Promise to help First Nation pays off with national Cando nomination
By Sam Laskaris
Byron Gourley kept good on his promise.
And now the economic development officer for New Brunswick’s Metepenagiag Mi’kmaq Nation is being recognized for his efforts.
About a half dozen years ago Gourley had promised then chief Freeman Ward that he would one day return and work for his First Nation.
“I gave him my word I would help our First Nation work forward in economic development,” Gourley said.
Though Ward died in 2016, Gourley, who was working as an executive assistant for Indigenous and Northern Affairs Canada, returned home to work for his First Nation the following year.
“My contract was up and my chief scooped me up right away,” said Gourley, a 45-year-old, whose previous jobs included providing online banking support for the Royal Bank of Canada and technical software support for AOL Canada.
Gourley’s efforts with his First Nation are being recognized as he’s one of two finalists for Cando’s EDO of the Year. Cando is the organization which promotes economic development in Indigenous communities across Canada.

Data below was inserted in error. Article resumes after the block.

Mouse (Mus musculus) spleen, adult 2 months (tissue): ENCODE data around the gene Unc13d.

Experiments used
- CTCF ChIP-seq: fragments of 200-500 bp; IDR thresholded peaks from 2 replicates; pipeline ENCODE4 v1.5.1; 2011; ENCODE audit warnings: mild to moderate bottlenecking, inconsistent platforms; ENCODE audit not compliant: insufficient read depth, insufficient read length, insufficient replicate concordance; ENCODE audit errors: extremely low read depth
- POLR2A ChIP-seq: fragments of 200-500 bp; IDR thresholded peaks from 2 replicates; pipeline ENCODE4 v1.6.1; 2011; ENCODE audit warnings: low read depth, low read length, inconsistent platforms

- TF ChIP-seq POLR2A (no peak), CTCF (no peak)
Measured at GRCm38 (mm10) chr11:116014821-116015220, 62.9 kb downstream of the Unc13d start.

The winner and runner-up for the EDO award will be announced at the annual Cando Conference. This year’s event is scheduled for Oct. 27-30 in Gatineau, Que.
Awards in two other categories will also be presented at the conference. They are for community of the year and Indigenous private sector business.
Though he’s only been employed by his First Nation for a couple of years now, Gourley is thoroughly enjoying his work.
“It’s very gratifying I get to do this,” he said. “It’s such an honour to get them to respond to your ideas. They take everything into consideration. Fortunately, I haven’t had a bad review where they’ve said no thanks to any of my ideas.”
Gourley’s recent efforts have included working on land his First Nation recently purchased in Moncton. The plan is to convert that land and use it for economic development.
Gourley has also had numerous other conversations with others on behalf of the Metepenagiag Mi’kmaq Nation and is looking to form partnerships that will lead to other business deals.
“We have a treaty where we can purchase quite a bit of land in New Brunswick,” he said. “We might be able to do partnerships with others. That’s something that excites me.”